Director: Gaspar Noé
Year Released: 2002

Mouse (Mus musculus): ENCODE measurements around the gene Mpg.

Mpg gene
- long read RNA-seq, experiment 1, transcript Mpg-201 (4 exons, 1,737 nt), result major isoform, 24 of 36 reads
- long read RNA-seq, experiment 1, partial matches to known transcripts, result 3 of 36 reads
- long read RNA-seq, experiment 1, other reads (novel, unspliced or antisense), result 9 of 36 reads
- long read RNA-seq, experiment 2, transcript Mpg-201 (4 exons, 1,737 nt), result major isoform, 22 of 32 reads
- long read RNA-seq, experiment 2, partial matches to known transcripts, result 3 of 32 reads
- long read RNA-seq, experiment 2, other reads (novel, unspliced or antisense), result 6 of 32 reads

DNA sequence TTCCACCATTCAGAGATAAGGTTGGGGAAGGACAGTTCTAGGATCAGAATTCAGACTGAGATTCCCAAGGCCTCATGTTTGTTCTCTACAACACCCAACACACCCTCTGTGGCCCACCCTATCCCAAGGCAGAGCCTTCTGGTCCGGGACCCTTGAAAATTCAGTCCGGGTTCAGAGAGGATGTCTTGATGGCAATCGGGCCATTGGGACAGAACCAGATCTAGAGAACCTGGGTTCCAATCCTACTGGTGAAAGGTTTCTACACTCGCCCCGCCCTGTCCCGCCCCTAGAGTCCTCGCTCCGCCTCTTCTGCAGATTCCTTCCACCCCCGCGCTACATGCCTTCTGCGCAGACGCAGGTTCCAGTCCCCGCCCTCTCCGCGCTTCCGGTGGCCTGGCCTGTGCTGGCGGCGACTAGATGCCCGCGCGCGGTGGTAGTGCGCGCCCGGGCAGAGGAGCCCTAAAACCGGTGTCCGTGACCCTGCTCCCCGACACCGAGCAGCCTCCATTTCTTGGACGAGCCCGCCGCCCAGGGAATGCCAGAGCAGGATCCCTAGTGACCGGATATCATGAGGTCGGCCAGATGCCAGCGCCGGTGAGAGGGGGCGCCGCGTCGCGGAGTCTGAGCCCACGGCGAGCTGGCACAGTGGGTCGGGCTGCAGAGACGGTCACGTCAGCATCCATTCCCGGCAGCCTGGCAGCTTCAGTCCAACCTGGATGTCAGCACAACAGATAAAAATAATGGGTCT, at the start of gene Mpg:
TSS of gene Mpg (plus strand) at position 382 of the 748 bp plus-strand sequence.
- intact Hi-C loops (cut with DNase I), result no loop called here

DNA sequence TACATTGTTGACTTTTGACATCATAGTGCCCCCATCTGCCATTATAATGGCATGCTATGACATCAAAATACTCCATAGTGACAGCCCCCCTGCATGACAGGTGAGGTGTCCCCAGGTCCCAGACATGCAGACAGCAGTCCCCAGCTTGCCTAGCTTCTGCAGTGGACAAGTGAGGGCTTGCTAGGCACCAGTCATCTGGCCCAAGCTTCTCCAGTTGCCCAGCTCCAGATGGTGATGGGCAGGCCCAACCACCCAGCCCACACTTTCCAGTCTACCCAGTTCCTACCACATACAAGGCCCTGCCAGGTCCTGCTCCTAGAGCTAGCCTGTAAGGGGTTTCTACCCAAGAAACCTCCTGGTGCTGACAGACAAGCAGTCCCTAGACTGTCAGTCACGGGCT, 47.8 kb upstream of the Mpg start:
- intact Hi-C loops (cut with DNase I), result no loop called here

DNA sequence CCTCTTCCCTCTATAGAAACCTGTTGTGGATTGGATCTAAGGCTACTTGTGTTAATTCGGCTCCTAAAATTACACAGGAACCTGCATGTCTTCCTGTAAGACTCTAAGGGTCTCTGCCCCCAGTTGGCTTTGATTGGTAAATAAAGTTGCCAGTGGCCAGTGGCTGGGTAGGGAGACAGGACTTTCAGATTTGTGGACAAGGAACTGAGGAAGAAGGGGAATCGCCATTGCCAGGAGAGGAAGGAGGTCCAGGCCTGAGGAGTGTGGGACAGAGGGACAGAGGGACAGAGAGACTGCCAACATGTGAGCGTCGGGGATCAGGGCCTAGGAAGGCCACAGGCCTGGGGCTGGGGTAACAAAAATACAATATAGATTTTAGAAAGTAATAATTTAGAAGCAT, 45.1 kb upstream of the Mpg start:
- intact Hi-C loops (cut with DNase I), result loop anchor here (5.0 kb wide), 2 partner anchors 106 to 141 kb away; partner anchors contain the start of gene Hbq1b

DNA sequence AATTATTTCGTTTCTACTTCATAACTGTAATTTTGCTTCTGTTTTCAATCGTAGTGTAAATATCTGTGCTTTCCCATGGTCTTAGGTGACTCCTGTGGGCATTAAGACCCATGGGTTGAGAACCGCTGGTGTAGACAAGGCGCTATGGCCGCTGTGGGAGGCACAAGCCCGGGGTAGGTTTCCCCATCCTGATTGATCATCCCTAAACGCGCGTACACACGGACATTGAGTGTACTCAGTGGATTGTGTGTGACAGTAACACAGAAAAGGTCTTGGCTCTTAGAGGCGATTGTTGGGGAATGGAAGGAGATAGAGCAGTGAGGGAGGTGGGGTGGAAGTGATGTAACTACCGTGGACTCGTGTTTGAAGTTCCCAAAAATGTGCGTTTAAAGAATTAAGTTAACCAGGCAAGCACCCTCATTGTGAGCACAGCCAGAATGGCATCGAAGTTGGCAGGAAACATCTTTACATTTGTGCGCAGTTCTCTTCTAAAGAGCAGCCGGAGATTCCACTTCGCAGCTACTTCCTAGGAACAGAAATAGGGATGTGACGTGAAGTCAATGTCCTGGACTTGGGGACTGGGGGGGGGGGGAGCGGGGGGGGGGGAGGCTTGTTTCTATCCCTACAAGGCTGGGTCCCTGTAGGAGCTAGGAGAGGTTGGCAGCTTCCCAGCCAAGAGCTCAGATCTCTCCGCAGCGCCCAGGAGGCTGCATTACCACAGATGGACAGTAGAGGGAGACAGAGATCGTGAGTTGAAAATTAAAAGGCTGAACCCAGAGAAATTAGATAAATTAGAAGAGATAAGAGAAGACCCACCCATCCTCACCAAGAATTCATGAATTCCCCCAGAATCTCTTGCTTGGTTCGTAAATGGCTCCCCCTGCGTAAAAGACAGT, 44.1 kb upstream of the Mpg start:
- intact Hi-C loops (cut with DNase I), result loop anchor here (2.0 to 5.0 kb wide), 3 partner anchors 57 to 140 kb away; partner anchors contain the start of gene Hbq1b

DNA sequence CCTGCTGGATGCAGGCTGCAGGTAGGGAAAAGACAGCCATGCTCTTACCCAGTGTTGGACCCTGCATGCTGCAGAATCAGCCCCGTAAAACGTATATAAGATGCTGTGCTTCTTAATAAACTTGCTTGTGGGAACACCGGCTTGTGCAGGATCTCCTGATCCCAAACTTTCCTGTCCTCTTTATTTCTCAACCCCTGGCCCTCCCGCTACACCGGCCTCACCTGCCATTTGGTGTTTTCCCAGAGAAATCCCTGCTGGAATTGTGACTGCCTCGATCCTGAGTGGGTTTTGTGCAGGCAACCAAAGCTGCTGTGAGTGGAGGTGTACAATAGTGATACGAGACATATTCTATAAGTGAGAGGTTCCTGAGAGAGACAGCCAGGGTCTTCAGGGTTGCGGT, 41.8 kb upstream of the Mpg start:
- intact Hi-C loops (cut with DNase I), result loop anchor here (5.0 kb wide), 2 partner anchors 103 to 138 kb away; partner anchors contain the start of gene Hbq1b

Could conceivably wind up being one of the greatest films to come out this decade: a horrible nightmare that details the descent from bliss to grim hell as told in reverse - a gimmick (like Memento), perhaps, but Noé is insightful enough to use his gimmicks to full effect (the camera, spiraling and spinning out of control, suggests drunken rage or some form of vertigo, and its usage is deeply unsettling and therefore effective), and his movie's power is built on much more than plot and camera tricks. The intensity generated here is nearly unparalleled - the vaunt through the gay bar keeps your imagination working as events take place off-screen or barely in focus, and the assault on Monica Bellucci in the red tunnel is a terrifying vision of animal behavior (it satisfies her character's claim, a scene later - technically earlier - that a person should worry about his or her own sexual pleasure instead of his or her partner's). Noé can be accused of trying to say too much - everything from sexual ambiguity (and the fear of such ambiguity; Noé is aware of the power of such homophobic and sexist insults and the crass usage is intentional), the dream life of humans, the mechanics of romantic relationships, and so on are mentioned - but why complain when someone skips the easy endings and simple explanations and tries redefining the medium?